You've seen one body-swapping movie you've seen them all, right? Well, basically. Ryan Reynolds and Jason Bateman's new, raunchier, out-of-body comedy The Change-Up doesn't bother reinventing the wheel (except for its very needed R-rating), but, rather, the two megastars of the moment compete to see who can be more unlike their typecast persona for two hours. The winner? Jason Bateman.
We know Bateman from his more typical deadpan retorts and spot-on performances as the straight-laced, average Joe with an insatiable wit as seen in movies like Juno and, most recently, Horrible Bosses. But in The Change-Up, the Arrested Development alum makes you forget about that whole routine. He stars as Dave Lockwood, a power lawyer, husband and dad of three who, after a long night of drinking with his more reckless long-time pal, Mitch (Reynolds), mentions that he wishes he had Mitch's life. This happens just as the same time Mitch wishes the same thing, while they're both peeing in a public fountain.
Okay, so that last part--the part about peeing in a public fountain--isn't exactly a highlight in the movie. But how else are these two schmoes going to end a wild night of drinking if they don't relieve themselves in a fountain? Well, moving on....
After the two realize what they'd done, and learn they have no control over the situation, they decide to live in their new bodies. Mitch's wild, playboy behavior is now stuck in Bateman's body, which you can imagine provides for pretty funny scenes at the corporate law firm and in his and his wife's (played by Leslie Mann) usually controlled home. While Dave's more rigid, by-the-books persona is trapped in Mitch's flighty lifestyle as a porn star living in a college-like apartment that's constantly flowing with strippers at night. Needless to say, the two learn a lot more than what they bargained for about themselves, and each other.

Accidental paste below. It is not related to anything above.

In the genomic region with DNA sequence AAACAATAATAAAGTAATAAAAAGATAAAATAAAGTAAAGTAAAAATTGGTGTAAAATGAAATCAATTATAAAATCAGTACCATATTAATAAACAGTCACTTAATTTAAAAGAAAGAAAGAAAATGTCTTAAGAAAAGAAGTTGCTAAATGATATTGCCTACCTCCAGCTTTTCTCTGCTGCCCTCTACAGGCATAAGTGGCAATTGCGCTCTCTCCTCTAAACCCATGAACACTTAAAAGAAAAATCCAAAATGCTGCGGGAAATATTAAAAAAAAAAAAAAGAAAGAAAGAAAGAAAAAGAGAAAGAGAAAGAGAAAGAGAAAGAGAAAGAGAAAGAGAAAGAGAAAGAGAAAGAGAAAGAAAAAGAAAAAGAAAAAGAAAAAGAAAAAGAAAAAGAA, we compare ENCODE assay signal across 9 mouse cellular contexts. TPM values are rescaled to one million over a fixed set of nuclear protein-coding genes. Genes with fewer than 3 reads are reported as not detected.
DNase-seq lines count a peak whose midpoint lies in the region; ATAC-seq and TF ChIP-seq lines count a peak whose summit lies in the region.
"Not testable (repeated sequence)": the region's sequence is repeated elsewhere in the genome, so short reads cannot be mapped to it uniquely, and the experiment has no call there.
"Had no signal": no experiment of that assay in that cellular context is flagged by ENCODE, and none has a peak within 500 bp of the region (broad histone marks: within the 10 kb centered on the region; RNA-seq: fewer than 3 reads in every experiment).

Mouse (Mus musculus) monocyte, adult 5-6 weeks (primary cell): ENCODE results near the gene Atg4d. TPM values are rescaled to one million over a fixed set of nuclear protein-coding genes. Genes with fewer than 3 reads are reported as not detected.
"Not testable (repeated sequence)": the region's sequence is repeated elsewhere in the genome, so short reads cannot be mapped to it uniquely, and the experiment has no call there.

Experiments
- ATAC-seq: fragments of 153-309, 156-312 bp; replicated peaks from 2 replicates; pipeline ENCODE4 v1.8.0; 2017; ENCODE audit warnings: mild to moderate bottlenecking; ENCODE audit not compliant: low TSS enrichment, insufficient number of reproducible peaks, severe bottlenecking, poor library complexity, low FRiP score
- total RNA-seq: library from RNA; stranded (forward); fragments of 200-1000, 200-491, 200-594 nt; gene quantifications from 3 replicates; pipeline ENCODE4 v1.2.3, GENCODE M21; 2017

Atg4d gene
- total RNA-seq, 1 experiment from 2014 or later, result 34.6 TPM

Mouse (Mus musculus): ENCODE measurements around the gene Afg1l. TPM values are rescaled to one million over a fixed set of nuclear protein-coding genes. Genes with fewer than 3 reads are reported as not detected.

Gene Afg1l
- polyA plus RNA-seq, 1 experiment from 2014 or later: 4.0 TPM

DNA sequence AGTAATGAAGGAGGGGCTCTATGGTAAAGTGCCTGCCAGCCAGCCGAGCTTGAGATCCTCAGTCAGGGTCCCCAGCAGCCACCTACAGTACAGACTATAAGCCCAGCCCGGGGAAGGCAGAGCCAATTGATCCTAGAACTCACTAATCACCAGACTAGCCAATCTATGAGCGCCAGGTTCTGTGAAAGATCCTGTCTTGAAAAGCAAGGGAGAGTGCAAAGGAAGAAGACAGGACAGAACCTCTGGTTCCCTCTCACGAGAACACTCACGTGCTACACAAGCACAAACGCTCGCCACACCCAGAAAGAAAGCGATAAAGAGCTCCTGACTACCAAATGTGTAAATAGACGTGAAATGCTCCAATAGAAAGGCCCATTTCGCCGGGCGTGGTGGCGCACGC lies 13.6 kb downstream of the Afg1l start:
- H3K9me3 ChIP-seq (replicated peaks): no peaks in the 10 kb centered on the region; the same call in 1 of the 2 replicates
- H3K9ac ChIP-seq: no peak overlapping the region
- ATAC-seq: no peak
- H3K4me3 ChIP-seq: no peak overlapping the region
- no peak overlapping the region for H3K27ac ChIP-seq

While it was certainly interesting to see Reynolds in the more subdued performance unlike his his typical playboy roles, Bateman's wilder performance will make you do a double take to see if it's really him. His over-the-top scenes helped him shed any signs of typecasting, while also providing some of the best scenes in the movie. Although it should also be noted here that Reynolds playing the more simple guy in Mitch's crazy world had quite a few good scenes, including any scene with Dave's assistant--and undercover freak-- Sabrina (Olivia Wilde).
Leslie Mann plays her usual wife role--the one who wears the pants in the marriage and known to sporadically burst into tears while ranting about how in shambles her relationship is--is still effective in the role that's obviously tailor-made for her.
Overall, The Change-Up has quite a few good laughs (even though most are shown in the trailer), and Reynolds and Bateman's two-for-one comedy show mostly works. Although the lack of originality of the concept really brings down its appeal, audiences will enjoy watching this recycled story unfold with the two newest performances. If you don't want to see The Change-Up in theaters, make sure you rent it if only for a good laugh.